memory lane

Video of today’s teenagers discovering Win 95.

Ah! The good old days when Windows freed us from having to type in DOS demands (ask you grandparents).

I love the fact that Brian Eno (disclaimer: be wary of some of his work) did the startup theme.

Sometimes the command line is a much easier way to get stuff done. You do need to know what you are dong to use it efficiently though.


I’d love to see them react to Windows 3.1

I used the command prompt recently* to change the names of a bunch of files.

*Ok, within the last 5 years.

In the video, they said (more or less) that Windows 95 was Microsoft’s entry into the graphical OS market, but they completely overlooked Windows 3 (and 3.1), which I believe was the real market breakthrough.

I have used DOS command line a bit, more so in the distant past, but now I like bash (linux command line) much better.

Speaking filenames, to this day I still try to limit names to eight characters until I “duh!”

Wasn’t that a challenge, trying to come up with a name that was meaningful in only 8 characters :stuck_out_tongue:

Since the title of this thread is “memory lane,” we could talk about how much memory computers needed in the good-old days.

The first computer I ever bought was a Dell 486 with a 33 MHz CPU and 4 MB of RAM. That was a real hot rod, back in the day… in 1991 (or 1992?).

I remember seeing ads for a ‘fast 486’!!

Kind of surprising though, today, unless you have high speed internet, loading certain pictures and pages takes about the same amount of time it did back then?!!

The first IBM clone computer I bought was pre Windows; I don’t even remember the processor but it came with 640k of RAM, no hard drive just two 5.25 floppy drives. Monitor was monochrome and I splurged on a dot matrix printer capable of handling legal sized paper sideways (It used the computer paper with extended strips with holes on each side for the printer paper drive wheels to feed it through the printer). When my buddies upgraded their similar machines with memory expansion cards and hard drives, I asked them if they were just too lazy to swap floppies-- and what would they ever do with 1MB of memory. I did put in a hard drive (I think it was only 20MB) and more memory and took it on deployment with me in the Navy and it made my life a lot easier since the few desktops on the ship were shared by multiple people.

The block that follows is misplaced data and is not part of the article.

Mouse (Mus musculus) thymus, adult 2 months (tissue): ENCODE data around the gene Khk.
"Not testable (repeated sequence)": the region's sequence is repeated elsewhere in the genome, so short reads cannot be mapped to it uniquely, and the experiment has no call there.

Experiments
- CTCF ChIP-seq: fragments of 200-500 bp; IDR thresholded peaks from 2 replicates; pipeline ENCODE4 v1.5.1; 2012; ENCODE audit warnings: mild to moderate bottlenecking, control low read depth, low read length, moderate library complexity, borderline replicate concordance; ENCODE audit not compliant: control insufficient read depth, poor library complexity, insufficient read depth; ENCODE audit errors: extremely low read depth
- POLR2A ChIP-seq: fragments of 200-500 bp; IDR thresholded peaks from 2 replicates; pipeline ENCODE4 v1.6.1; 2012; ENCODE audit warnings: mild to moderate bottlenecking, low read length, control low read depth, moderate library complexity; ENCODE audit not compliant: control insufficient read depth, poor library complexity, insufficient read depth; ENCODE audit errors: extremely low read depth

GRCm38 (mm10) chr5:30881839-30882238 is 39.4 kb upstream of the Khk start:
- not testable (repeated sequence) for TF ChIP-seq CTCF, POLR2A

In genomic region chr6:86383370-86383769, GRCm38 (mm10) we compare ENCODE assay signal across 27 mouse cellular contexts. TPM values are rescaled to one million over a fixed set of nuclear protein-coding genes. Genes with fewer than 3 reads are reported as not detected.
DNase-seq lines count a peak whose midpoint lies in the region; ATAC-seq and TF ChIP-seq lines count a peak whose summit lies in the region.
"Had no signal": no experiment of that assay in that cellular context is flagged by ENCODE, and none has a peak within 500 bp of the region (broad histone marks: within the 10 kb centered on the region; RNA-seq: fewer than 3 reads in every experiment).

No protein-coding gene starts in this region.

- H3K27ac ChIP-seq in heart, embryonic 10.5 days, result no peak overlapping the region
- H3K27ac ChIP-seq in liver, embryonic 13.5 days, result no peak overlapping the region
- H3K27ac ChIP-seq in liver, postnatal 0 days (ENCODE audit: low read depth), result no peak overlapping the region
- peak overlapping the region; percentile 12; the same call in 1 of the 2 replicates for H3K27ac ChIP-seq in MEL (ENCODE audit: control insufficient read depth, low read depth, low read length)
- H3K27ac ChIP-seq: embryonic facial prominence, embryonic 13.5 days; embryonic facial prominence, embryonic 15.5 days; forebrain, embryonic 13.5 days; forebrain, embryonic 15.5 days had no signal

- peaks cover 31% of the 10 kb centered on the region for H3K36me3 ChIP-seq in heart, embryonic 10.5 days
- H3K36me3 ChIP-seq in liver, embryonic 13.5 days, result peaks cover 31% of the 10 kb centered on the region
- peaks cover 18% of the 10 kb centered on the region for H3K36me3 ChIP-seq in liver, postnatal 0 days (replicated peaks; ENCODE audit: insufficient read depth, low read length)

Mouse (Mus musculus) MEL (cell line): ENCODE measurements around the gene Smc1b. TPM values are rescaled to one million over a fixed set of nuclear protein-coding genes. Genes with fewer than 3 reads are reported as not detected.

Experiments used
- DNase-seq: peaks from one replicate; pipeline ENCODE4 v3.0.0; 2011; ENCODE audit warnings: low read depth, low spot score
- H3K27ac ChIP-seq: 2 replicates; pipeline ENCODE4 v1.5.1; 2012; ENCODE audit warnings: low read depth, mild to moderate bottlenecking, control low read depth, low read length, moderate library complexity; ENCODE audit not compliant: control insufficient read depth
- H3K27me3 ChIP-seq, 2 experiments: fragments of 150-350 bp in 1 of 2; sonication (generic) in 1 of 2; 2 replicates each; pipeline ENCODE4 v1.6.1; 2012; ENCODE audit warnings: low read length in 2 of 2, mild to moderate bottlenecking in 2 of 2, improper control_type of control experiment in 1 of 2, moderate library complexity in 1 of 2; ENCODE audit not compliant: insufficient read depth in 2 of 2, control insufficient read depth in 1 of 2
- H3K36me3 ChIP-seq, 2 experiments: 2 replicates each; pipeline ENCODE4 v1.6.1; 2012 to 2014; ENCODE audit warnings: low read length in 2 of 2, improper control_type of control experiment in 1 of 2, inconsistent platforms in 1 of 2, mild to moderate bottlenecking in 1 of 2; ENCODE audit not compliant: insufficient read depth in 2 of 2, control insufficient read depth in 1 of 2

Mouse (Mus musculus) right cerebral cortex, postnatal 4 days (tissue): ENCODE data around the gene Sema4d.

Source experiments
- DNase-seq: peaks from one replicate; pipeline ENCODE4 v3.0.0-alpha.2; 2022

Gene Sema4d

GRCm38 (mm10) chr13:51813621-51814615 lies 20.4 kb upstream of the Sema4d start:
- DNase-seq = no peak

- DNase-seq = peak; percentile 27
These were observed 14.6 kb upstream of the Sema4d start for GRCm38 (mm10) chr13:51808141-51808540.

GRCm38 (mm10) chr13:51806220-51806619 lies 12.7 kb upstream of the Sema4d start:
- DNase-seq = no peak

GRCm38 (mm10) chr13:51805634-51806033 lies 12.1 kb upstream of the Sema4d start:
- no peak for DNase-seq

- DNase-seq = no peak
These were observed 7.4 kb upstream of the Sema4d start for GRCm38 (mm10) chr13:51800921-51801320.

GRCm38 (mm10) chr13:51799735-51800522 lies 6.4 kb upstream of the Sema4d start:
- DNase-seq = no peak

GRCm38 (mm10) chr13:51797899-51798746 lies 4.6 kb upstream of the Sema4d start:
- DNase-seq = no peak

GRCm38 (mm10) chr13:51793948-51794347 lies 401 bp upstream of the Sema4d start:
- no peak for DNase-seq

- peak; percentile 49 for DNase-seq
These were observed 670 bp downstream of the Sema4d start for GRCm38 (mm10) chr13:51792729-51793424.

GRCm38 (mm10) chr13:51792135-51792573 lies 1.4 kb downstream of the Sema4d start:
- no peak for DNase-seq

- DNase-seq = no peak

Anyway, I used to have a batch file with a txt file it would type at start to convert the keyboard layout from QWERTY to Dvorak. It was nice when operating systems came out that included the ability to shift keyboard layouts.

Call me skeptical, because I am (too much for my own good), but I wouldn’t be surprised if these type of videos were just a bit staged. Although those youngsters mainly use smart phones and tablets, I’m sure more than a few of them would quickly be able to find the power on switch on a tower, especially in a school or public library. In addition, “modem” is still a commonly used term on a lot of technical websites, especially in regard to setting up modems, routers or modem-routers for one’s home system. Pardon my grumpy old self for being too cynical. I am starting to believe that perfeshunul rasslin’ is primarily a stage show. Like this video, however, it’s still a lot of fun to watch.

Use it to display the weather. Use it edit code. Use it for IRC. Use it for occasional web browsing. Finally, use it to read ebooks. Conemu is wonderful application :smiley: I’m sure I could go on, but I think I can summarize it by saying:

Command > GUI. :smiley:

Ironically though, this post was posted from a GUI browser, rather than a Command line one.

Blame web designers and Browser makers. Many sites would load much faster if they were not bogged down with tons of Javascript and were not so poorly designed, and many browsers are extremely bloated and full of code rot because they have to constantly stay on top of things.

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